Play of sun and shadow in the spacious gallery which runs the length of Mr. Verey's home. Here again can be visualised the great work entailed in hewing the hillside stone and treating it.
The solid masonry of this 150ft. wall is another tribute to the industry and enthusiasm of the city business man, and he is justly proud of it. He himself chose every piece of stone.
A TALENT for amateur building has found expression in a novel and striking way in another home at Palm Beach — that of Mr. George Coulter, formerly of J. C. Williamson. Mr. Coulter has devoted himself to developing a new angle of interior decoration, with the result that his home has some surprising and picturesque features. Most extraordinary of these are actual miniature waterfalls let in the walls of the winding staircase.
The recesses are lined with papier mache, down which water cascades when Mr. Coulter turns a master tap. He operates the waterfalls to surprise and entertain his guests. The show spot of Mr. Coulter's home is the lounge-room, which is semi-circular, with a huge plate glass window extending nearly the length of the wall. The rest of the room is panelled, and on each of the panels Mr. Coulter has modelled large poinsettias in wood. There are several secret sliding panels in the house. These are operated by concealed press buttons. Behind one panel is a pantry, another hides the kitchen, and at the press of another button a bedroom is revealed. The winding staircase leads to a landing which appears to be a dead-end until Mr. Coulter presses a button and a panel slides back disclosing his billiard-room.
People Who Built Their Own Homes (1939, August 7). The Daily Telegraph (Sydney, NSW : 1931 - 1954), p. 12 (Daily Telegraph Monday Magazine Supplement). Retrieved from http://nla.gov.au/nla.news-article247782856
Flint and Steel House circa 1939 - the original house with its French doors can be seen to the left of this photo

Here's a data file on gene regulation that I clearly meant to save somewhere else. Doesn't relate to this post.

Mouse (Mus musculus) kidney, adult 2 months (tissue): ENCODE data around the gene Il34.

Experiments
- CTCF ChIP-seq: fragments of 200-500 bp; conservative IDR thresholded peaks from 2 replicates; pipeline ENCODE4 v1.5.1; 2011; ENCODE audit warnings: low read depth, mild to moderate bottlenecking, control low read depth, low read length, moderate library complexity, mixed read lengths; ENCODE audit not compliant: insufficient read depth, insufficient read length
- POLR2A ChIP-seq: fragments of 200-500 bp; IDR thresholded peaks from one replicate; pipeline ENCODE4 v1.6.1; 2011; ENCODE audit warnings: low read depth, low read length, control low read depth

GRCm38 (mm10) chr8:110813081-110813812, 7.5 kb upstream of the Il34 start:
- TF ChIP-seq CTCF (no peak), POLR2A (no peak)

The above, in the case of the McGaw house, is all the more poignant when you find out that the house and area was resumed by the Commonwealth in November 1939 for the duration of World War II. Some records indicate the McGaws were permitted to stay in the home during the conflict and that some of the personnel posted at places like the West Head Battery, were billeted with them.
When Mr. Stokes failed to shift the land he defaulted on his mortgage and left the problem in the hands of his mortgagees who, in April 1939, managed to sell the land to a Sydney real estate agent who quickly onsold it to a recently formed company, Tumbala Pty Ltd.
Less than five months later, just days before the onset of World War II, the New South Wales Government resumed the whole of Commodore Heights, 'for the purpose of public recreation'. The brand new owners claimed significant amounts in compensation, though it is not clear how much they received.
The resumption of the land at that time had more to do with defence than with public recreation and the state government immediately ceded control of the West Head area to the Commonwealth government, which established two gun emplacements at the foot of the cliff. Searchlights were mounted and observation posts built at various points, while an anti-submarine net was stretched across the mouth of Pittwater from Commodore Heights to Barrenjoey. During the war, about 90 men of the 18th Militia Battalion were stationed at West Head, housed in quarters near the present Lookout.
At Flint & Steel Bay the Navy was in charge. Mines were laid in Broken Bay and Mac and Minna McGaw's guest house business was put on hold for the duration, though they were frequently visited by Army and Navy personnel stationed in the area and apparently had other guests.
Military Close Hawkesbury Area
The Hawkesbury River from Dangar Island to Flint and Steel Point has been closed to boats by the military authorities. Porto Bay west of a line from Green Point and Flat Rock and Cowan Creek and its tributaries west of Cottage Rock are not included in the prohibition. Applications for special permits to enter or approach the prohibited areas may be lodged at Headquarters, Lines of Communication Area, Victoria Barracks. Full particulars of the type, registered number, if any, and other details of the boat and owner must be given. Military Close Hawkesbury Area (1942, November 22). The Sun (Sydney, NSW : 1910 - 1954), p. 2. Retrieved from http://nla.gov.au/nla.news-article230584351
Terry, Michael. (). McGaw house known as Flint and Steel, near Lambert Peninsula, Ku-Ring-Gai Chase National Park, New South Wales, 1941, 2 Retrieved from http://nla.gov.au/nla.obj-241535306
Terry, Michael. [5.]. McGaw house known as Flint and Steel, near Lambert Peninsula, Ku-Ring-Gai Chase National Park, New South Wales, 1941, 1 Retrieved from http://nla.gov.au/nla.obj-241535152
After the war Eardley McGaw was appointed to two non-paying honorary positions and the guesthouse was reopened:
DEPARTMENT OF LOCAL GOVERNMENT.